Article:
Automated Interior Shades Interior shades in the First Hawaiian Center. Even though the glazing has a low visible light transmittance of 24%, the bright Honolulu skies also require shading attention. Approximately 2000 internal sunscreens provide additional light control on the 30-story facility. North elevation shades have an openness factor of 10%, while the other three elevations, which receive more sunlight, have an openness factor of 5%. In this project, orientation impacted shade selection. In meeting and training rooms, blackout shades optimize conditions for audiovisual presentations. Photo courtesy of MechoShade; Photo: Augie Salbosa

Automated Shading Systems

Sun control is fundamental for preventing overheating and diffusing bright sunlight. Yet while windows and sun-control devices are significant parts of the history of architecture, in the twentieth century there was a shift away from the sun-control and shading considerations with the advent of mechanical systems and the availability of inexpensive energy. A renewed interest in daylighting for energy as well as human benefits—as evident in the work of many architects today—recaptures the rich idea that windows and sun control are inextricably linked.

There has been increasing interest in automated interior and exterior shading systems due to the recent trend toward all-glass, fully-transparent facades. These automated systems are often integrated with the daylight control systems of a building to fully capture the benefits of reduced electrical lighting and improved occupant comfort.

Automated shading systems have significant potential to reduce energy use and improve environmental quality. For buildings with low-performance glass (e.g., single-pane clear), automated (and manual) shades can also increase thermal comfort by raising or lowering the effective surface temperature of the window wall during the winter or summer, respectively. The higher initial price of automated shades can be partially offset by these performance benefits as well as the reductions in HVAC installed capacity and ongoing HVAC maintenance costs, and decreased cost for furnishings replacement due to UV fading and degradation.

The shade material and location of the shade in the window wall dictates the degree of daylight transmission and solar heat gain rejection. Exterior shades reject more heat than interior shades. Between-pane shades perform somewhere between exterior and interior shades depending on the size of the glazing cavity and whether it is ventilated. For roller shades, daylight, solar heat gain transmission, view, and privacy can be controlled by the perforation of the shade, shade weave, changes in material over the height of the shade, and differences in shade material on the front and back surfaces. View is possible through a roller shade with an openness factor as low as 2%. The venetian blind has a second option for movement—tilt angle—that enables it to control daylight and allow partial view while fully blocking direct sun.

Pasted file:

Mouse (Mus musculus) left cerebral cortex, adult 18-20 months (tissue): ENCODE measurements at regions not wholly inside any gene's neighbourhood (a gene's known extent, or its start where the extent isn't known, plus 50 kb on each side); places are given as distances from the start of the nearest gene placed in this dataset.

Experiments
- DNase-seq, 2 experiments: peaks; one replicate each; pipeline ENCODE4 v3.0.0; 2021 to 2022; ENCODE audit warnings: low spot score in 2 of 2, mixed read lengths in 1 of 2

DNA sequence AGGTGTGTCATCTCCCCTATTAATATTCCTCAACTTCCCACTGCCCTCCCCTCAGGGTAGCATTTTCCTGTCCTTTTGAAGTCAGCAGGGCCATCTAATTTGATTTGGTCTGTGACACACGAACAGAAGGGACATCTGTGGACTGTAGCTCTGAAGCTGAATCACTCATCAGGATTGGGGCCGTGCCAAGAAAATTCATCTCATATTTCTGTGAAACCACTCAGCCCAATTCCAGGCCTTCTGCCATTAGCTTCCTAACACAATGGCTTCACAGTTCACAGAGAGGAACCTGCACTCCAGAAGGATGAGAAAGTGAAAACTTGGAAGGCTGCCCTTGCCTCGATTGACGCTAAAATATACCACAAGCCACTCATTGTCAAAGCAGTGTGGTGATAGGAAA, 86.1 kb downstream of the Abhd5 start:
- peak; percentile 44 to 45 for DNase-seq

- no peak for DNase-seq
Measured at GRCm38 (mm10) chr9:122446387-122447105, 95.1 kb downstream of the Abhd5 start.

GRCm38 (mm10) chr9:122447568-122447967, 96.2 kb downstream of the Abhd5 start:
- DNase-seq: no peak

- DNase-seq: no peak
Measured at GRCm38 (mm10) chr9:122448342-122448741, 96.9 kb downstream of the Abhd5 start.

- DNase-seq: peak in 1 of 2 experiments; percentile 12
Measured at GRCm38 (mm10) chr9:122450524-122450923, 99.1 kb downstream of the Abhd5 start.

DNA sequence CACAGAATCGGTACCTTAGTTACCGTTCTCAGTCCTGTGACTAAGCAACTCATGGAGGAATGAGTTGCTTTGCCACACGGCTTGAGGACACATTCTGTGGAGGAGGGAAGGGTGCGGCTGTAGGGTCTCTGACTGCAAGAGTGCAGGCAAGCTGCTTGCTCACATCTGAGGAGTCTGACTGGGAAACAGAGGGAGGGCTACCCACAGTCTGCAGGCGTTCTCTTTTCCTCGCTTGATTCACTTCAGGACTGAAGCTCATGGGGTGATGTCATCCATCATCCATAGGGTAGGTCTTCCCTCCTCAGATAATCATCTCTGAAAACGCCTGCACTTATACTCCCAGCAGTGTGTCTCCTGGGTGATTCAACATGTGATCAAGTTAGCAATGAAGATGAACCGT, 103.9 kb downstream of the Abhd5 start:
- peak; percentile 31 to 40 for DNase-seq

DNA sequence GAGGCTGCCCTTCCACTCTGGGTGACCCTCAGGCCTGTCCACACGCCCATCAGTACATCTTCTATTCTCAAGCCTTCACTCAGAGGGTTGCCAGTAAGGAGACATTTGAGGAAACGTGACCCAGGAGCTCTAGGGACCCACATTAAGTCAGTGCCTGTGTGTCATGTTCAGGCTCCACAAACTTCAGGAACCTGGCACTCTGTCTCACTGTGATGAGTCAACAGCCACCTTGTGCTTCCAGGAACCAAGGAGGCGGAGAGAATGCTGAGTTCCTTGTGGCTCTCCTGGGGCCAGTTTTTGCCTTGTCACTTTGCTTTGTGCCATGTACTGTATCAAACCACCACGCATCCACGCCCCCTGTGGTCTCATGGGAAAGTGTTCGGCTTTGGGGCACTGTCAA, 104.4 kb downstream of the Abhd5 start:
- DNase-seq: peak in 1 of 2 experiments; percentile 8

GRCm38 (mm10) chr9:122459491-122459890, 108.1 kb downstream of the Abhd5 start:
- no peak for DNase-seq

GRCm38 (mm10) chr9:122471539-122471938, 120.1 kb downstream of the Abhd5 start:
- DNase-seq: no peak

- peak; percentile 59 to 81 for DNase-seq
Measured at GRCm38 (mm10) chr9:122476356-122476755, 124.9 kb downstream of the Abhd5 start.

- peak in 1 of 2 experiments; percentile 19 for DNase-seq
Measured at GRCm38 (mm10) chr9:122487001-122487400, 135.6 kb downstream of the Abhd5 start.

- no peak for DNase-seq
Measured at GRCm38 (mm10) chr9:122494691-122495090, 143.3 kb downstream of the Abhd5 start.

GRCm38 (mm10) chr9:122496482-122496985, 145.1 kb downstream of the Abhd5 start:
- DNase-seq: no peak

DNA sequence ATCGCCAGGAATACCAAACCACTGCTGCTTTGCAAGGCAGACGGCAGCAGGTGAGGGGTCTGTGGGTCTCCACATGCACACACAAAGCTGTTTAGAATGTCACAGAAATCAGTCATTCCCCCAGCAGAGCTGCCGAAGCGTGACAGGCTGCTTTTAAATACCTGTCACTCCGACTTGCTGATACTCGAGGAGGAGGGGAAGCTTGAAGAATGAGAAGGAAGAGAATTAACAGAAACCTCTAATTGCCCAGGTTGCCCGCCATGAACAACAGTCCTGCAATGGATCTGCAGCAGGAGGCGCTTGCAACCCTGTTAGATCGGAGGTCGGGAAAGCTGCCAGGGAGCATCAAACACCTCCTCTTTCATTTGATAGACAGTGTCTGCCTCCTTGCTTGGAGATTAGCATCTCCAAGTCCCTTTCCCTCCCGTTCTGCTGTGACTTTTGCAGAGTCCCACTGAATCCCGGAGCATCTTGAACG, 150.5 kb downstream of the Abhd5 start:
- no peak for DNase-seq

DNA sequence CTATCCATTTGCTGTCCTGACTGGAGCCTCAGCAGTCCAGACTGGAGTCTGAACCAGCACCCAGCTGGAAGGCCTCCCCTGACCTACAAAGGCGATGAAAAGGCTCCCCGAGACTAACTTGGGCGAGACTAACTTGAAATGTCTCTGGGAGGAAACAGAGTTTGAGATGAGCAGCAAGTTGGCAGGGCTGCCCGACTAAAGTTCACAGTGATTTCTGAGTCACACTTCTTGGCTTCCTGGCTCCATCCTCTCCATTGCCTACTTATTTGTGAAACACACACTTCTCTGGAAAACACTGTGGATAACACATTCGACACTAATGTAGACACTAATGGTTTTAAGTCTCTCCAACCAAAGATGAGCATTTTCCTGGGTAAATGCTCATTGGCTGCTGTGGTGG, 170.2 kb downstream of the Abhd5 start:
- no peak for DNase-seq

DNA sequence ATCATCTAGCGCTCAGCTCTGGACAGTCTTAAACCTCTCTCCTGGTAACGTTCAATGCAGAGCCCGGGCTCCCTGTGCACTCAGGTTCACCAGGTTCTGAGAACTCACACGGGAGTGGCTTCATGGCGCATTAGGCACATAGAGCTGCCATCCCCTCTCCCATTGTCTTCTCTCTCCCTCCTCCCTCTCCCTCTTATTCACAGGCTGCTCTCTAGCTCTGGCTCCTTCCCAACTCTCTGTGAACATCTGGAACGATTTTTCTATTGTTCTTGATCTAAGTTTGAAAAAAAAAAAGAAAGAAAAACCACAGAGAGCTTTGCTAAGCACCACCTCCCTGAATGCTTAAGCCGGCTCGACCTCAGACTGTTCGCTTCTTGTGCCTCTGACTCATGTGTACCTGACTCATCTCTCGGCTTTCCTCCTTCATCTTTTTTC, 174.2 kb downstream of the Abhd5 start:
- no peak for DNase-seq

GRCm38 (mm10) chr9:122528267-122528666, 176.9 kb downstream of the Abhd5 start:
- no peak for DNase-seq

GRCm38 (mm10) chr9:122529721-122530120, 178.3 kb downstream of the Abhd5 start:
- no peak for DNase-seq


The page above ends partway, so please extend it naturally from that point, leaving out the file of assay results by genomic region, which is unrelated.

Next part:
Automated systems often have wall switches or hand-held remote controllers so that individual shades can be controlled. Automated controls feature scheduling, direct sun control or depth of sun penetration, solar heating, glare control, daylighting, occupancy, response to HVAC operations, and limits on exterior shade operations, in the case of high winds, snow, or ice.

Lawrence Berkeley National Laboratory test facility showing automated shading systems. Photo: Krystyna Zelenay

Lawrence Berkeley National Laboratory (LBNL) completed a study in which they evaluated the potential of advanced facades in managing peak energy loads. A majority of sources on this topic stress the potential of the building envelope in reducing energy use through the use of daylighting, solar heat gain control strategies, natural ventilation, and integration with HVAC and lighting systems.

As part of a multi-year project focusing on the performance of advanced glazing systems, LBNL tested a series of more advanced facade design strategies, including automated exterior and interior systems, under real sun and sky conditions. These studies serve as the basis for the development of models describing the optical and thermal properties for shading systems, including automated venetian blinds and roller shades.


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